By Carolyn Burtt
With the number of reported cases of Lyme disease having tripled in just over a quarter century and malaria causing thousands of deaths annually, ticks, mosquitoes, and other disease-spreading creatures are on the minds of many scientists.
The association between the increased spread of Lyme disease and the threat of climate change has just begun to be explored, and it brings with it valuable information that many people in the colder northern climates are not yet aware of, given that ticks do not thrive in locations with long freezing periods. Now that climate change has begun to push spring forward each year, ticks have more warm days each year to forage for their next meal in places with warm, humid weather.
Mosquitoes, the insects responsible for diseases of the like of “chikungunya, dengue, malaria, West Nile virus, yellow fever and Zika,” also prefer warm weather to long winters, but the spread of the diseases that mosquitoes carry does not increase any significant amount with the warmer season lasting for longer. The mosquitoes may migrate northward more than they had in the past, but there is an inverse correlation between how warm the weather is and how long a mosquito will live. While the pathogens responsible for the diseases mosquitoes spread prefer warm weather because of the catalytic nature of heat on the pathogen’s development, mosquitoes do not survive long in particularly warm climates. As the warm season increases in length, the length of mosquito season may lengthen, but their virility does not necessarily change. It remains to be seen how the heating of the earth will impact the spread of mosquito-borne diseases, but what we can do in order to prepare for whatever may happen is to stay vigilant and continue to do what we can to protect against mosquitoes.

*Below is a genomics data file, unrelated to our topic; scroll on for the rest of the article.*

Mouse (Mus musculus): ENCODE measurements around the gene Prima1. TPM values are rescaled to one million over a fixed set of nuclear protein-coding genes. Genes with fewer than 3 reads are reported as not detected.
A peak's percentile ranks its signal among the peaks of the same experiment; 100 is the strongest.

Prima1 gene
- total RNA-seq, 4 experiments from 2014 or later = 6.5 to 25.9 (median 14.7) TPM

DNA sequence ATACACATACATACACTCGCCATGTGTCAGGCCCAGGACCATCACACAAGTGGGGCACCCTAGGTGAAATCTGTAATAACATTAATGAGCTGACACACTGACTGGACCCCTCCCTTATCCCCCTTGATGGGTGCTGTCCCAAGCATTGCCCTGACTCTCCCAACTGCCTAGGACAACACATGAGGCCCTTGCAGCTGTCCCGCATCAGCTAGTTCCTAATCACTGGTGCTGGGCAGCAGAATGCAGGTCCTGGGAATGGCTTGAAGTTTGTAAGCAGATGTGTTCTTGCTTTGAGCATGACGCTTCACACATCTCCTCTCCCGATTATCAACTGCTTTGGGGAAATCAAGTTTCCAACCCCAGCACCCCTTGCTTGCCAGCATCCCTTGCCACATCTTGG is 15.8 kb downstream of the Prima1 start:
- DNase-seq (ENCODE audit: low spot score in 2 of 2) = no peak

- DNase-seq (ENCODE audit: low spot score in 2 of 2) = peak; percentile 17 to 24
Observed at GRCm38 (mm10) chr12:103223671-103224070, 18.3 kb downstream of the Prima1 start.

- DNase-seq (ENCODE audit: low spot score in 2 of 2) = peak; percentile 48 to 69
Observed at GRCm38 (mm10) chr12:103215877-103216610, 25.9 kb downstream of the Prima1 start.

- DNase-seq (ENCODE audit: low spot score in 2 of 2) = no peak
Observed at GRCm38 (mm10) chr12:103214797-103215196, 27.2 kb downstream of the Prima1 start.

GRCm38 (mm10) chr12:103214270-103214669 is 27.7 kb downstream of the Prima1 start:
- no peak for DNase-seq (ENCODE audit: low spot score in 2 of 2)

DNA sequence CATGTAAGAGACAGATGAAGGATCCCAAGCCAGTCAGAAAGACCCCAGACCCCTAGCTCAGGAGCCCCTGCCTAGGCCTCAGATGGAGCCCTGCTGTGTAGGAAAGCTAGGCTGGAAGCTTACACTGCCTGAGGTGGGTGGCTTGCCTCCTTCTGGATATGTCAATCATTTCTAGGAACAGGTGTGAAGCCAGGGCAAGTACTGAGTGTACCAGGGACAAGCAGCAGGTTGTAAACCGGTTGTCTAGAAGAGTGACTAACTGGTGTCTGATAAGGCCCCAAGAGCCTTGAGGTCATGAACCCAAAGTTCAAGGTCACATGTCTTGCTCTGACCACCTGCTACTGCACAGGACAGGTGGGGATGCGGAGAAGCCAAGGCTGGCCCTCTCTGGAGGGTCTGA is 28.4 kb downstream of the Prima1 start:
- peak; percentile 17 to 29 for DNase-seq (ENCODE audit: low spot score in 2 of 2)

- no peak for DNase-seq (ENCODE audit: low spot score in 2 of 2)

National Public Radio. (2017, April 21). #CuriousGoat: Will Climate Change Help Ticks and Mosquitoes Spread Disease? NPR. Retrieved April 22, 2017 from http://www.npr.org/sections/goatsandsoda/2017/04/21/523066394/-curiousgoat-will-climate-change-help-ticks-and-mosquitoes-spread-disease